Monday was the first day Texas lawmakers could file bills ahead of the 2017 Legislative Session that starts early next year. While the first day of bill fillings saw a number of topics addressed, bills aimed at decriminalizing marijuana caught some attention.

On Election Day, voters in Nevada, California, Massachusetts, and Maine all voted in favor of recreational marijuana. In a few other states, medical marijuana initiatives were approved by voters.

While the chances of Texas passing any new laws to decriminalize marijuana are small, six bills have already been filed according to the Texas Tribune.

  • House Bill 58 by state Rep. James White, R-Woodville, would create a specialty court for certain first-time marijuana possession offenders based on the principle that first-time defendants are often self-correcting. The measure is intended to conserve law enforcement and corrections resources, White said in a news release.
  • State Rep. Joseph "Joe" Moody, D-El Paso, filed House Bill 81, which aims to replace criminal penalties for possession of up to an ounce of marijuana with a civil fine of up to $250. The bill also allows Texans to avoid arrest and possible jail time for possessing a small amount of marijuana. Moody authored a similar bill during the last legislative session; it did not pass.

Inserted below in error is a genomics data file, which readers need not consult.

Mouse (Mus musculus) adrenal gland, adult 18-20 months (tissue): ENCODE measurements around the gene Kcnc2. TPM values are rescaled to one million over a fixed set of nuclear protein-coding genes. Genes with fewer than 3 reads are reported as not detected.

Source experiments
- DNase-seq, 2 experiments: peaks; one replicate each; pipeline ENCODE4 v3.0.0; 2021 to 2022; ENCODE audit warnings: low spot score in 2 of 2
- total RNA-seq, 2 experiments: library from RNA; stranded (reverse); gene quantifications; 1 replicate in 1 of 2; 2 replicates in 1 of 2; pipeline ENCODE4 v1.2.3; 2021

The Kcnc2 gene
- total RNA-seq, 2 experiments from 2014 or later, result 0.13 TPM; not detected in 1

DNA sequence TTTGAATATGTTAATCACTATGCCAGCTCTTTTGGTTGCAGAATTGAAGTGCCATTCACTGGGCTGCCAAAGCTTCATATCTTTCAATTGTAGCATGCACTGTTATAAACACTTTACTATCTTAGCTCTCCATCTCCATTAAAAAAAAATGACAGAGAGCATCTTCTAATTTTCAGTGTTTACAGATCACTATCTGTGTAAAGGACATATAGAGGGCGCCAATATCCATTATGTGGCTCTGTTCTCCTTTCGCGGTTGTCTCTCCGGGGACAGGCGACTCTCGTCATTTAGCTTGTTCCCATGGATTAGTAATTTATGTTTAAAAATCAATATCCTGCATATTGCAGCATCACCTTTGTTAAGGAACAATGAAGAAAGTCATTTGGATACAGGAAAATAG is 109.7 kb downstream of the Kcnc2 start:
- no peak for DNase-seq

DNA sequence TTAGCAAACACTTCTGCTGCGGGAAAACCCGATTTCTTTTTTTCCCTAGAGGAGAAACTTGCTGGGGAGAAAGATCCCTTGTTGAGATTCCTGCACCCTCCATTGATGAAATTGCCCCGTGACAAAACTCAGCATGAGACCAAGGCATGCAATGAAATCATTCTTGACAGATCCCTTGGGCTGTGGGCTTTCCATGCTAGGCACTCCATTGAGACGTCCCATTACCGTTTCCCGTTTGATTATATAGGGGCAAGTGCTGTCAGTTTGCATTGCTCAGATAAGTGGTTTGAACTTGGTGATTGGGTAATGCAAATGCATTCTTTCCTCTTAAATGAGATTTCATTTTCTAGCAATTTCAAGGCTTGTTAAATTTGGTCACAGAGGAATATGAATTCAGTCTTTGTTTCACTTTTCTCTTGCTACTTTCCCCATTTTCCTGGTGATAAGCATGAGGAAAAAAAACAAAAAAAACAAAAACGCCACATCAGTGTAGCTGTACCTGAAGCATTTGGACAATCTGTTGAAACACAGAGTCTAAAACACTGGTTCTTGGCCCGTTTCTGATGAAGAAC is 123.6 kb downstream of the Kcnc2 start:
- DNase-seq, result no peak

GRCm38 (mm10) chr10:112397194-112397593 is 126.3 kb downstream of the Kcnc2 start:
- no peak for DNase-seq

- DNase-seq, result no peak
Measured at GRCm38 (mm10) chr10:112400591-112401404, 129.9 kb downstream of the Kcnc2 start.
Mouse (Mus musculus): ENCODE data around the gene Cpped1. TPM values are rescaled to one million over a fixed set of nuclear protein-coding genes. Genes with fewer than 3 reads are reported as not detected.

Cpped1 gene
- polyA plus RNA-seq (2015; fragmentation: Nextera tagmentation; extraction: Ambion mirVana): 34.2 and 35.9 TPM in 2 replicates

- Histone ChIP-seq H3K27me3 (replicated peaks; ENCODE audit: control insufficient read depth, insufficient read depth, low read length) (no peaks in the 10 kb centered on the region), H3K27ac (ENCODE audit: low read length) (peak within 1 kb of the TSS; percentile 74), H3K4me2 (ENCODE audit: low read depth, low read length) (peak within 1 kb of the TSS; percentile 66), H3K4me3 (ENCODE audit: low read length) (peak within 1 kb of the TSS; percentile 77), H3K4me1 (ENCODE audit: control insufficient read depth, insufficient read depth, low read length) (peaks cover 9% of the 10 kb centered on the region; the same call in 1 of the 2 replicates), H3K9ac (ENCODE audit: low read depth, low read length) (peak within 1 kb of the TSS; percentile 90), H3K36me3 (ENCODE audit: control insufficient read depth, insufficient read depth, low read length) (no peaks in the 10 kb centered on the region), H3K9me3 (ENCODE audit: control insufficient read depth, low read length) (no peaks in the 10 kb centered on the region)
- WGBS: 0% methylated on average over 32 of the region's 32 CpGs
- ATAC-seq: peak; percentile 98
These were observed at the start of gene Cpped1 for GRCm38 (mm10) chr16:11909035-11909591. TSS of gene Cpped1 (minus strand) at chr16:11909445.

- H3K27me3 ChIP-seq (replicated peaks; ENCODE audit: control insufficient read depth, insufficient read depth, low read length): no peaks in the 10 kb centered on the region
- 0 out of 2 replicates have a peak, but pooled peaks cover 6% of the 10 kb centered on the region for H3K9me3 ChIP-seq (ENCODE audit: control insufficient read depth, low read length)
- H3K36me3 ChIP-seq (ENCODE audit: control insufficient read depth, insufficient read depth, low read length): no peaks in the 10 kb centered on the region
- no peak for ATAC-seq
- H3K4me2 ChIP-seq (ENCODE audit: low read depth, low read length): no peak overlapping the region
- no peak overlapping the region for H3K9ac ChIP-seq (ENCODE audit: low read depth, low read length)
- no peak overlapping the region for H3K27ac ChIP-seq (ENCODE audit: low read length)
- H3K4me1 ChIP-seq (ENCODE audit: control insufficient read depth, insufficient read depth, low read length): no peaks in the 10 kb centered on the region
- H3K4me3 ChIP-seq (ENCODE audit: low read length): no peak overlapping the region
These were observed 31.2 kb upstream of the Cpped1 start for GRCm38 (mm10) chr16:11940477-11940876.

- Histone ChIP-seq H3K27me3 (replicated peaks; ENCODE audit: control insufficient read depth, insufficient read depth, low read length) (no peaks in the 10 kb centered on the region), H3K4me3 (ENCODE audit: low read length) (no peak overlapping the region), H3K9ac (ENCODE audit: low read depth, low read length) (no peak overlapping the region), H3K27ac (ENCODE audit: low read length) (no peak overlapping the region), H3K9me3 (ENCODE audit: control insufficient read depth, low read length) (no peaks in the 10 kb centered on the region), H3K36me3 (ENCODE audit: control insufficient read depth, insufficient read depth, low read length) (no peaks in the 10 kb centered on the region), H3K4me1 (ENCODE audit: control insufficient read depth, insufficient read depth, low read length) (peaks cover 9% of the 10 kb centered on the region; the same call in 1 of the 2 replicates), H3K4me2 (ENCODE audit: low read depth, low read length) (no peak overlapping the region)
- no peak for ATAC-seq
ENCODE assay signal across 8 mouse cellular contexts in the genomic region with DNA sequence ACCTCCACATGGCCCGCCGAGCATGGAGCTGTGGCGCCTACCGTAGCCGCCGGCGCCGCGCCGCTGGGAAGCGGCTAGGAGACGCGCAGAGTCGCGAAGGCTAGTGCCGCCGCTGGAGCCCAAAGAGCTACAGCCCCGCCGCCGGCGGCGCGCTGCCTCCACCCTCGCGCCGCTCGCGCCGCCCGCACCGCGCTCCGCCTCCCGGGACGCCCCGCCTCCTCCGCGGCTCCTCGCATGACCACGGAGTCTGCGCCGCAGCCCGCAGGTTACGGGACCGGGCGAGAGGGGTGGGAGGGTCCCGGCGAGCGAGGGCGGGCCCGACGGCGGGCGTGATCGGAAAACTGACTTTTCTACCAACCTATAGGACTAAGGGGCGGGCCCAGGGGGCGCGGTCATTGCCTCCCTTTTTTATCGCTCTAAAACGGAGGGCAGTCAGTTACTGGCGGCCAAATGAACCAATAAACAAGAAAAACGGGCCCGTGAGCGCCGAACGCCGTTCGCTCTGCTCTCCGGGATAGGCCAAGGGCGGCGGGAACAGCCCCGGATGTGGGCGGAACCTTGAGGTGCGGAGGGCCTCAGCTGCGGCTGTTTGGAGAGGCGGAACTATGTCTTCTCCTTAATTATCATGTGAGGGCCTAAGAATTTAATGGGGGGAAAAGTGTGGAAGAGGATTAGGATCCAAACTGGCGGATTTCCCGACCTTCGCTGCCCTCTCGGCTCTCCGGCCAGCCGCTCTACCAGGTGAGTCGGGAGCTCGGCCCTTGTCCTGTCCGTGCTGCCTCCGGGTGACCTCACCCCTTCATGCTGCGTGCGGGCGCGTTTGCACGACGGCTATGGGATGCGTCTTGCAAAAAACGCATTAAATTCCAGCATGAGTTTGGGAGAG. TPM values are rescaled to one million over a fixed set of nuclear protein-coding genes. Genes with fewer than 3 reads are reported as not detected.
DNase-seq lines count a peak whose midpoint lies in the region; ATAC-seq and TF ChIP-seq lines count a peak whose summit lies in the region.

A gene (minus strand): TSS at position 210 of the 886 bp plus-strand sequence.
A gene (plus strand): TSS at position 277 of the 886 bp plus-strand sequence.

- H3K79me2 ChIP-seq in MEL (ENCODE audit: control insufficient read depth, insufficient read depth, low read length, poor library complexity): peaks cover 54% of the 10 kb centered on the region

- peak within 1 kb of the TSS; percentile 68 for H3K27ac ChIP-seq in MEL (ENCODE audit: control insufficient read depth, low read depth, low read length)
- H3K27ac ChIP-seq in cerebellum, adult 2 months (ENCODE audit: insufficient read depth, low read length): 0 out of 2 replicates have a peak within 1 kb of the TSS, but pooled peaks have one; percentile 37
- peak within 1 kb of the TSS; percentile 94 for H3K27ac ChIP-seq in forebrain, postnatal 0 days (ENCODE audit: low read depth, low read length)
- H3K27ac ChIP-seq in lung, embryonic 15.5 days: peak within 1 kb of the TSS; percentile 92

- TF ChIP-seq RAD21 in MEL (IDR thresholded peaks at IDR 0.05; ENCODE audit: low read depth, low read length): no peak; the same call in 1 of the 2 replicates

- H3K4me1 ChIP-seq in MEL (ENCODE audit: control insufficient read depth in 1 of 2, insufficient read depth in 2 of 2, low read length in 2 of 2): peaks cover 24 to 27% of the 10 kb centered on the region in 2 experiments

• State Rep. Harold Dutton Jr., D-Houston, filed House Bill 82, which aims to classify a conviction for possession of one ounce or less of marijuana as a Class C misdemeanor instead of Class B. However, if a person is convicted three times it would revert back to a Class B misdemeanor. Dutton co-authored a similar bill last session with Moody.
  • State Sen. José Rodríguez filed Senate Joint Resolution 17, which would allow voters to decide whether marijuana should be legalized in Texas, following the pattern of a number of states.
  • Senate Joint Resolution 18, also authored by Rodríguez, would allow voters to decide whether to legalize marijuana for medical use if recommended by a health care provider. "It is long past time we allow the people to decide," Rodríguez said in a statement.
  • Rodríguez also filed Senate Bill 170, which would change possession of one ounce or less of marijuana from a criminal offense to a civil one.

Given the conservative nature of both the House and Senate, along with the long list of other important issues facing the legislature, the chances of anything dealing with pot laws passing is slim, but it's worth keeping an eye on.